At the most basic level, hotboxing is smoking cannabis in an enclosed space. This can be in a basement, car, closet, bathroom, tent or basically any walled room or place. Essentially, the area fills with marijuana smoke that subsequently enters your lungs, which has been known to enhance a consumer’s overall experience. It’s something most stoners have experienced in their smoking careers.
For a hot-box to be most successful, you want to be in the smallest area possible. You might also try sparking multiple joints or blunts at once—the methods that produce the most amount of smoke—to get a sufficient amount of hazy plumes in the air. That’s why hotboxing is typically a community-friendly event. The more people there are smoking, the faster and easier it is to get enough cannabis smoke circulating.
It’s actually how the hotboxing trend got started. Because smoking in public and outdoors wasn’t an option, friends needed a discreet place to light up. It was almost an act of rebellion, and quickly made its way into cannabis culture and a prime activity for stoners.
But does hotboxing really get you higher?
Does Hotboxing Get You Higher?
Let’s take a look at the research: A 2015 study from Johns Hopkins University School of Medicine put six smokers and six non-smokers in a 10-by-13-foot room. …
We often work with cannabis businesses that want to license their brands to third parties. Licensing is a great way to expand the reach of a brand and make some revenue without the capital expense of funding and owning a new location outright. For states that restrict ownership of marijuana businesses to state residents, licensing can be one of the primary ways non-state residents get into the market.
But any time a business enters into a licensing deal where the licensee is in the same line of work as the licensor, challenges arise. Specifically, that licensing agreement can be interpreted by state and federal regulators to create a quasi-franchise. As we’ve written before, this can cause problems because franchises must comply with a bevy of state and federal rules with which non-franchises do not have to contend.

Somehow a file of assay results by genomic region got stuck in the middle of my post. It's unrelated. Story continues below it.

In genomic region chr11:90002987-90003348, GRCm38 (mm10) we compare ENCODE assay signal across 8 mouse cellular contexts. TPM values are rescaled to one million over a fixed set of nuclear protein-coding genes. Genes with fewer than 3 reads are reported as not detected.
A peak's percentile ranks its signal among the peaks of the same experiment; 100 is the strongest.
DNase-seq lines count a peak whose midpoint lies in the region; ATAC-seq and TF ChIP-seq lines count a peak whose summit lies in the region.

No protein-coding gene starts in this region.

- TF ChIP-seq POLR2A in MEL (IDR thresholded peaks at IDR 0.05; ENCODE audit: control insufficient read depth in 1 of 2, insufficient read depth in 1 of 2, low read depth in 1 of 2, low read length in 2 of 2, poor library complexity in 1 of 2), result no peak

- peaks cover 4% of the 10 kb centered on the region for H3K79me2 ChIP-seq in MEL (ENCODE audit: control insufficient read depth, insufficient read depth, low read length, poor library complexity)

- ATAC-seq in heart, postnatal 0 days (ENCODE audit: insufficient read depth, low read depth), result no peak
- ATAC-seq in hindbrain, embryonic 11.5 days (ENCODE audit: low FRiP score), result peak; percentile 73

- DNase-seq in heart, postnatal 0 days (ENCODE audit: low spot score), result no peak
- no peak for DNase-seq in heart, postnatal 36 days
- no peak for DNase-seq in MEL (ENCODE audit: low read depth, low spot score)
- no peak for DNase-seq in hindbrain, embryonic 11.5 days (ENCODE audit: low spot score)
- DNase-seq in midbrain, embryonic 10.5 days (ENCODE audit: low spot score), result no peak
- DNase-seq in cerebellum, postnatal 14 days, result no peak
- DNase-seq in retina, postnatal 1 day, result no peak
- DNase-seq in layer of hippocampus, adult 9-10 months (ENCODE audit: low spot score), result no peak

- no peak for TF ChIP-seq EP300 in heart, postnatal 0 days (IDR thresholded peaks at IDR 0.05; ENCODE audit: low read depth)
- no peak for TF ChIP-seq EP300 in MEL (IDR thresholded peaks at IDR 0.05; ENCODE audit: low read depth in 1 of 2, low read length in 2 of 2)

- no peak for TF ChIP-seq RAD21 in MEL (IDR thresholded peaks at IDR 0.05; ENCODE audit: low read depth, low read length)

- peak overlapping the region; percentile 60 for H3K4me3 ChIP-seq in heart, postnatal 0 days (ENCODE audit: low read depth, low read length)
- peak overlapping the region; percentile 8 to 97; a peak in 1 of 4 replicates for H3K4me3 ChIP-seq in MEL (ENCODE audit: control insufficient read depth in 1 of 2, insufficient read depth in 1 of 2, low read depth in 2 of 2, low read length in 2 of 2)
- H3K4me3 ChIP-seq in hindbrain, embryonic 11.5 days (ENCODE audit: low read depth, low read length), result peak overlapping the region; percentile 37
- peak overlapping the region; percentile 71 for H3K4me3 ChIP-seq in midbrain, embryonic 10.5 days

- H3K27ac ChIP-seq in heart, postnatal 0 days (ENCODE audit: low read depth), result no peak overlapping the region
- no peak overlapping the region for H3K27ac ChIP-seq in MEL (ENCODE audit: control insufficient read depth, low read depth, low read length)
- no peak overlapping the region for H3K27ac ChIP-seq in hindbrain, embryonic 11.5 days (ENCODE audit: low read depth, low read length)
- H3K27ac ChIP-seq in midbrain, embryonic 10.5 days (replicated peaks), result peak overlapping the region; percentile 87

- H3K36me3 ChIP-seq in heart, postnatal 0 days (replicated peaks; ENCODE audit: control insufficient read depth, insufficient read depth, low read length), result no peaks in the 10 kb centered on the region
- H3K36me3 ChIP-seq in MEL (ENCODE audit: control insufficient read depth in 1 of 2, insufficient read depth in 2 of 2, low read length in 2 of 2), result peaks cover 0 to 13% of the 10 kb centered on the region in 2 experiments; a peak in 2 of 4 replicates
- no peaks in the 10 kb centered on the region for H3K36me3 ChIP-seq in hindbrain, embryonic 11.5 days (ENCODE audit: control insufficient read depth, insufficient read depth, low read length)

Just because franchises are regulated, however, does not mean they are to be avoided forever. The first cannabis company to execute on a well-planned franchise model is going to make an absolute fortune. To date, there hasn’t been a lot of movement of would-be marijuana franchisors. Part of the reason is that would-be franchisees want to see established brand and operations value before entering into a franchise agreement. To demonstrate that value, a franchisor company’s …
Please join us today from 12 pm to 1:15 pm Pacific for a webinar on the rights, opportunities, and responsibilities of California municipalities regulating cannabis. The webinar will feature Brad Rowe of BOTEC Analysis, a drug and crime policy research and consulting firm, and Hilary Bricken of our LA office, who will present on the information, data, and legal and policy considerations local governments need regarding MAUCRSA and their ability to regulate or ban cannabis.